“We are pleased to see that the White House has tapped someone for this new role with a background in the tech sector and experience protecting individuals’ personal information from overly broad law enforcement requests,” says Daniel Castro, Senior Analyst with ITIF. “It is our hope that Ms. Wong will use her new position to advocate for sensible privacy policies that foster, rather than hinder, innovation.”
ITIF has noted a number of concrete steps that Congress and the Administration can take in the short term to protect both privacy and innovation:
• Reforming ECPA so data in the cloud is treated the same as data on a PC.
• Developing a privacy R&D roadmap.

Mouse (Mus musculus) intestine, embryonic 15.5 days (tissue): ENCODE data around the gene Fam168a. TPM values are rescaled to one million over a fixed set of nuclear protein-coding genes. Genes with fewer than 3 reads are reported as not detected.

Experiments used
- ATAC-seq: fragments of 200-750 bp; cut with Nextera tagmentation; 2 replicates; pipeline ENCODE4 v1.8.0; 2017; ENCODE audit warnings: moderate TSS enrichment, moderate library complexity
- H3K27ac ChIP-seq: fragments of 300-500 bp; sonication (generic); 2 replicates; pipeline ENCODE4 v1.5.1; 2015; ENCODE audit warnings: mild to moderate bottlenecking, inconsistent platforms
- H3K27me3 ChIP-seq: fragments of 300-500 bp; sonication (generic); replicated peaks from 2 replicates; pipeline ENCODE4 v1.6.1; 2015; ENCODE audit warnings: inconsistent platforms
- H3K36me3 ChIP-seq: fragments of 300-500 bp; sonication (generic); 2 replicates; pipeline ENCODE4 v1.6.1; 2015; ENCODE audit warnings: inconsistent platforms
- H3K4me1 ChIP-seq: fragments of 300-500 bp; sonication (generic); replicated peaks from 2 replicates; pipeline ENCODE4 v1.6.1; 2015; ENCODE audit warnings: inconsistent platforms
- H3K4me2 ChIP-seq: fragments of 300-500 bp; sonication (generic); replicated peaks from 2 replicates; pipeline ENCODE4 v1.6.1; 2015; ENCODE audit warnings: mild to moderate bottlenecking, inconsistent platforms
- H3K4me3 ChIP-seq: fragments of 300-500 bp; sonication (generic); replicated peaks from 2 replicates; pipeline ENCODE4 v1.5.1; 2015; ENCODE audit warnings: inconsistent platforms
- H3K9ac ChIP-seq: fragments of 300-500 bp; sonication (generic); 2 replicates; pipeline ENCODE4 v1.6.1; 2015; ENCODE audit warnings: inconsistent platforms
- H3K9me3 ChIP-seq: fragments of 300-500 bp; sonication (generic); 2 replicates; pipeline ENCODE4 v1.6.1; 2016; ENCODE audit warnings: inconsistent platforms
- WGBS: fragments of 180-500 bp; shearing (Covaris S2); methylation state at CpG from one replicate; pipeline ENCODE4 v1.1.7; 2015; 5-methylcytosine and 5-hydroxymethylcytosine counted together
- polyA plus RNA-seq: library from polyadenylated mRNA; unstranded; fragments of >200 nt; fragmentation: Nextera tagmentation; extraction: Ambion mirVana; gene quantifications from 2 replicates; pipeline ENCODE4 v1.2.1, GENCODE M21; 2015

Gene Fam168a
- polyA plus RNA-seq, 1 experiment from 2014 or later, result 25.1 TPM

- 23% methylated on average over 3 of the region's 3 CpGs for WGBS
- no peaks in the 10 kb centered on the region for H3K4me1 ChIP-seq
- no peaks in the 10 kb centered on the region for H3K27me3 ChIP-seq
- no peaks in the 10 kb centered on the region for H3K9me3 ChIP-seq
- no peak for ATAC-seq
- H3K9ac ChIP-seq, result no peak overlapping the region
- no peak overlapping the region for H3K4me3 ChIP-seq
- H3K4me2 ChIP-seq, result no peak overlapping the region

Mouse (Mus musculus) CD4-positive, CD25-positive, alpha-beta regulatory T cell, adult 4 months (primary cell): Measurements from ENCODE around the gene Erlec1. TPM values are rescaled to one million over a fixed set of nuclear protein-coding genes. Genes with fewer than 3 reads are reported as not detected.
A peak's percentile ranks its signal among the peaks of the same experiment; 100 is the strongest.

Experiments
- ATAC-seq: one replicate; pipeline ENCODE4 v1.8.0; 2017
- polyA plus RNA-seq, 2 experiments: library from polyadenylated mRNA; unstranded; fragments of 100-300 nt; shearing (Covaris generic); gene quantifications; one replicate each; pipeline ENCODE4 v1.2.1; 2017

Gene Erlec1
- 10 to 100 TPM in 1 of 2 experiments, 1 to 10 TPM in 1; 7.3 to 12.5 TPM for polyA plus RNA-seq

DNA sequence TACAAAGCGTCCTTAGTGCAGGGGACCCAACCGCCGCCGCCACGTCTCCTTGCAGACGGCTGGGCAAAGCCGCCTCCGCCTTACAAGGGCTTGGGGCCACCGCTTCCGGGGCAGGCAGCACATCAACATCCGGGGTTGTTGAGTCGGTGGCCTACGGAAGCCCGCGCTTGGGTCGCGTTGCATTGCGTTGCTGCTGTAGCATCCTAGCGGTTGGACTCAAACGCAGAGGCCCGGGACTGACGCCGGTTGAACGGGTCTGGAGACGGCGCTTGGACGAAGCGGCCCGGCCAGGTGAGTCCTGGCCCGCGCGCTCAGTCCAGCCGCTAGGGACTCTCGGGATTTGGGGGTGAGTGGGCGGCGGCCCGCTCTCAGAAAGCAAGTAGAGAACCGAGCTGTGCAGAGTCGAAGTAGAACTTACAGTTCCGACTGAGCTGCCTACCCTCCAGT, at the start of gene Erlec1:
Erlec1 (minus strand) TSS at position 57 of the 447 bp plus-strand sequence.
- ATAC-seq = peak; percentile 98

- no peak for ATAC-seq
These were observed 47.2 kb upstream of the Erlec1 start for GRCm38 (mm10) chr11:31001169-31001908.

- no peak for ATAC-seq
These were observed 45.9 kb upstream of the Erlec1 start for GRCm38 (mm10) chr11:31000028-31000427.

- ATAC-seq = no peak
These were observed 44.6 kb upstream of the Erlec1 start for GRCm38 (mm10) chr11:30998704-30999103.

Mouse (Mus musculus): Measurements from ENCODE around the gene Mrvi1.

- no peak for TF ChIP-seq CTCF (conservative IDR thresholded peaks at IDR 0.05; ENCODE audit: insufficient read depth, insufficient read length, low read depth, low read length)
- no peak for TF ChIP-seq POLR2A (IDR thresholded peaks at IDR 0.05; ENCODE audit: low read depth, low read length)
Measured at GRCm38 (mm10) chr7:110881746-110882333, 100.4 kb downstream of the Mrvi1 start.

• Creating a data policy office in the Department of Commerce that focuses on maximizing the benefits of data-driven innovation.
“The digital economy provides a tremendous benefit to society as a whole,” Castro adds. “By addressing privacy in the context of innovation we can ensure the continued growth and success of the sector moving forward.”
The Information Technology and Innovation Foundation (ITIF) is a non-partisan think tank whose mission is to formulate and promote public policies to advance technological innovation and productivity internationally, in Washington, and in the states. Recognizing the vital role of technology in ensuring prosperity, ITIF focuses on innovation, productivity, and digital economy issues.
ITIF publishes policy reports, holds forums and policy debates, advises elected officials and their staffs, and is an active resource for the media. It develops new and creative policy proposals, analyzes existing policy issues through the lens of bolstering innovation and productivity, and opposes policies that hinder digital transformation and innovation.
The Information Technology and Innovation Foundation is a 501(c)3 nonprofit organization founded in 2006.